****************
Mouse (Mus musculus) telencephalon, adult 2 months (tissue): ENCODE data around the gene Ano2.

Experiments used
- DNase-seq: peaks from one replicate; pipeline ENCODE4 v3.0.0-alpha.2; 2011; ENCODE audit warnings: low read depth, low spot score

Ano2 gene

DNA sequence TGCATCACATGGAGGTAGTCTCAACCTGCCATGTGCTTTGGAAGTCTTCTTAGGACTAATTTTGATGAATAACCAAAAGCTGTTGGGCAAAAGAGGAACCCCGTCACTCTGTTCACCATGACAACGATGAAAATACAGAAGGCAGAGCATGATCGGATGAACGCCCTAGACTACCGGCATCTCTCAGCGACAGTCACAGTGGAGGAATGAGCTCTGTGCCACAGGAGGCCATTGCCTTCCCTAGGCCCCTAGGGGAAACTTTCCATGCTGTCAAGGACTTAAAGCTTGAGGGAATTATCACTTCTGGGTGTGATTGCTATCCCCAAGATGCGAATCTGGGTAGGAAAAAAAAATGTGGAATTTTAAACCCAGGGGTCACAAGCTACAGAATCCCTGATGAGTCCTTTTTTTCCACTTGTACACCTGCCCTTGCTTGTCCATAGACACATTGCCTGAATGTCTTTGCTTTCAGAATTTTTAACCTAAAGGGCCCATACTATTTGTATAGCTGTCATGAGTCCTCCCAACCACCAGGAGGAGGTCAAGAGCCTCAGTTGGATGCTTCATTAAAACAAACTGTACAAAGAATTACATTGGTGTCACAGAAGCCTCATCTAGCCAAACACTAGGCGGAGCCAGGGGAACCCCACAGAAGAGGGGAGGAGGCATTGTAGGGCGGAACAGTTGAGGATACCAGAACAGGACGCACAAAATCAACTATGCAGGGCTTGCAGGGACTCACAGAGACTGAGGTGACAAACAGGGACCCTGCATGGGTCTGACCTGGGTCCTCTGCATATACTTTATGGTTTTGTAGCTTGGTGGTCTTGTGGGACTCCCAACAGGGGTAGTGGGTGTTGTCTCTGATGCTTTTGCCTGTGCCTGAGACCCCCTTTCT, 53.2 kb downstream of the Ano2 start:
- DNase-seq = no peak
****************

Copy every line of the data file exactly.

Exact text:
Mouse (Mus musculus) telencephalon, adult 2 months (tissue): ENCODE data around the gene Ano2.

Experiments used
- DNase-seq: peaks from one replicate; pipeline ENCODE4 v3.0.0-alpha.2; 2011; ENCODE audit warnings: low read depth, low spot score

Ano2 gene

DNA sequence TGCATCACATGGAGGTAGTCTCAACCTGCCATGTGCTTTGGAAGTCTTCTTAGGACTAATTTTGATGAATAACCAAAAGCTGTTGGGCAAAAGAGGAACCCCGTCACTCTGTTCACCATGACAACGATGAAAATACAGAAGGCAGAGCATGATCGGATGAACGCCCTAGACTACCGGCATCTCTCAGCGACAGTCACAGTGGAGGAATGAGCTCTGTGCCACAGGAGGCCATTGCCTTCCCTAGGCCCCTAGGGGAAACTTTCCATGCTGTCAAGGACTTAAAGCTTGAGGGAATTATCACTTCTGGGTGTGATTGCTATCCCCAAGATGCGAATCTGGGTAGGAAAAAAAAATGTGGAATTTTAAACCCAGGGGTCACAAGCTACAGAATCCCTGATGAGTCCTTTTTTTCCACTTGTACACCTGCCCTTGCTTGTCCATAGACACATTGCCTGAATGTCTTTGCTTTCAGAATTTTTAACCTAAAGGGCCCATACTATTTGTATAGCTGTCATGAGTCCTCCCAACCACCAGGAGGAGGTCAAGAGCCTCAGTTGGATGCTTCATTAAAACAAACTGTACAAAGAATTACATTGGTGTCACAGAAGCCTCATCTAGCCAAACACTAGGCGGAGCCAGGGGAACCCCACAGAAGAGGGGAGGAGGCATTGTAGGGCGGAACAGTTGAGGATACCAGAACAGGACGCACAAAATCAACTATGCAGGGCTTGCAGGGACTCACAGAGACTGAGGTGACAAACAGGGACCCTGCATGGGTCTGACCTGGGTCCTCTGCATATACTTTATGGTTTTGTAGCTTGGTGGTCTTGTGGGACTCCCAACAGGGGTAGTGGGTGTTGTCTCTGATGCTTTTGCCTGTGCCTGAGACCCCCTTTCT, 53.2 kb downstream of the Ano2 start:
- DNase-seq = no peak